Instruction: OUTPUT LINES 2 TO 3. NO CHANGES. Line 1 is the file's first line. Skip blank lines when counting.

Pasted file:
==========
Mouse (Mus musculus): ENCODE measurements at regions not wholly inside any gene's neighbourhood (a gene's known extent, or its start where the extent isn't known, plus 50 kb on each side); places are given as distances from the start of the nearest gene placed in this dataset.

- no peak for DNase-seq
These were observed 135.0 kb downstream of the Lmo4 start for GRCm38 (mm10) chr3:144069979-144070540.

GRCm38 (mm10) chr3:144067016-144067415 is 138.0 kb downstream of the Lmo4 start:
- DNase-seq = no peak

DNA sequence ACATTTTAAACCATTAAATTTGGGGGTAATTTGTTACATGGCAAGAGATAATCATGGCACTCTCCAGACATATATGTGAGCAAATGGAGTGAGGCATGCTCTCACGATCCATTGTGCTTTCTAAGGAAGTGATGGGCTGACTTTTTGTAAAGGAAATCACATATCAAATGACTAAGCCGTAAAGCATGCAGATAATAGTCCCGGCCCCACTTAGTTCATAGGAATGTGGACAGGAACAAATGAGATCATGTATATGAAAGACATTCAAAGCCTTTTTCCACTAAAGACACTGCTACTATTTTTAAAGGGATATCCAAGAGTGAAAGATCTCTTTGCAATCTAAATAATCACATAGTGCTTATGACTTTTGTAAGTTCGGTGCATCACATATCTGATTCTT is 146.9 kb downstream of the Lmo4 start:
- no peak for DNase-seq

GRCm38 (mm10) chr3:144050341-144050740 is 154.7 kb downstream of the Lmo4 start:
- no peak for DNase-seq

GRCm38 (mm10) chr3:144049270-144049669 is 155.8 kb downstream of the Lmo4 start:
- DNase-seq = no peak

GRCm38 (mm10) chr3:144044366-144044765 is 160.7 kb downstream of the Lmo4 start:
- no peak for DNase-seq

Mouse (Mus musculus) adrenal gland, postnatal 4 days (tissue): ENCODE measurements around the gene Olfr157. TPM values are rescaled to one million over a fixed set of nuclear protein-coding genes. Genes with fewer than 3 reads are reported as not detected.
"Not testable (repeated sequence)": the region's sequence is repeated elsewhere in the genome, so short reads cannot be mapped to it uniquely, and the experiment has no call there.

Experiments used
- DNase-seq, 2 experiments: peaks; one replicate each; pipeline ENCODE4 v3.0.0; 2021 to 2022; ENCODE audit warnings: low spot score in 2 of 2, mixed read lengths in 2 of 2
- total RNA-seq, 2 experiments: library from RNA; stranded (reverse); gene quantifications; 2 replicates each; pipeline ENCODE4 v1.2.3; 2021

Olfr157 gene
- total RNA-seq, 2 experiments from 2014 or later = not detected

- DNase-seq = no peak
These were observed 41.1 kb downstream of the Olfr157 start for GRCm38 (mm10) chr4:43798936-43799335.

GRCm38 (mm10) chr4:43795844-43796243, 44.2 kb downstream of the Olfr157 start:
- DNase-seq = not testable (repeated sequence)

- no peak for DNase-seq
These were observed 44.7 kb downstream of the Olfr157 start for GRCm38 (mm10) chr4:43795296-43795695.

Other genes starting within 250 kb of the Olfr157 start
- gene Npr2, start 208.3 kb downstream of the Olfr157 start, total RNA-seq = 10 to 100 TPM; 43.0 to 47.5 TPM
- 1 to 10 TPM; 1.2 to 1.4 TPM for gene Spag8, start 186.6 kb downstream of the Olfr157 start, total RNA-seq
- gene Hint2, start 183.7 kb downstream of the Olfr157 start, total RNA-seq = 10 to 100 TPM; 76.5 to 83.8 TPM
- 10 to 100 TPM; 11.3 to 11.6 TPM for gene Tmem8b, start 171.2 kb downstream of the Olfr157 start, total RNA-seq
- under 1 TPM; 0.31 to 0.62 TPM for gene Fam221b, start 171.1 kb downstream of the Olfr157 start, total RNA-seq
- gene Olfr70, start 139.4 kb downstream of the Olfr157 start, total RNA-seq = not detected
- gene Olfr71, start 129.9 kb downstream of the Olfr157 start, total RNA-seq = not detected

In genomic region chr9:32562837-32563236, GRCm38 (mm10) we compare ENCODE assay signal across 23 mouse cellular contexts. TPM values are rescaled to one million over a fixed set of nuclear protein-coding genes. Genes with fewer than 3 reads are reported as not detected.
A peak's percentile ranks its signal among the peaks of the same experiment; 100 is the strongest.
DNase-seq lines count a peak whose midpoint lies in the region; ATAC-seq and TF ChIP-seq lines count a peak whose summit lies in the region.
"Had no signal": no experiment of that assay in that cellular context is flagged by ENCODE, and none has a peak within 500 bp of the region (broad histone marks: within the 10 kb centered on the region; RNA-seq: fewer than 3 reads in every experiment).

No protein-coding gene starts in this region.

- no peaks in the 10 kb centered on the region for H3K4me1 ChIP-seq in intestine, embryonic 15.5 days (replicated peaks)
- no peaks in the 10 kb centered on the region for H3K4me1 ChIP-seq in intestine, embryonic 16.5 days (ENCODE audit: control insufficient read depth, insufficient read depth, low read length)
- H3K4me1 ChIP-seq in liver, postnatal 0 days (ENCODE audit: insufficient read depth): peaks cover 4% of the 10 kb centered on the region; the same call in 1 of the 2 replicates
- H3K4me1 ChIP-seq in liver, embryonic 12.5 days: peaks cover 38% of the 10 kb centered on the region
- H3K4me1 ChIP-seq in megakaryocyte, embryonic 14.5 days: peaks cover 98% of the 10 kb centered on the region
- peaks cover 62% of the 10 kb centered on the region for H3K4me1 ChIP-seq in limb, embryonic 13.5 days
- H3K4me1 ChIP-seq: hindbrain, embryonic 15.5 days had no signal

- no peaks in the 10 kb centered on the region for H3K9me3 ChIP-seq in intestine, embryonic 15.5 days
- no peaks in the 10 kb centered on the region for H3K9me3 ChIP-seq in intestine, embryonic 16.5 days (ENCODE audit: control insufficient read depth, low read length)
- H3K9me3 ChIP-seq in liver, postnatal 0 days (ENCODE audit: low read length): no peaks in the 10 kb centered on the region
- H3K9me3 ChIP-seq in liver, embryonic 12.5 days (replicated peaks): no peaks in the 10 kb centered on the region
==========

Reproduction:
- no peak for DNase-seq
These were observed 135.0 kb downstream of the Lmo4 start for GRCm38 (mm10) chr3:144069979-144070540.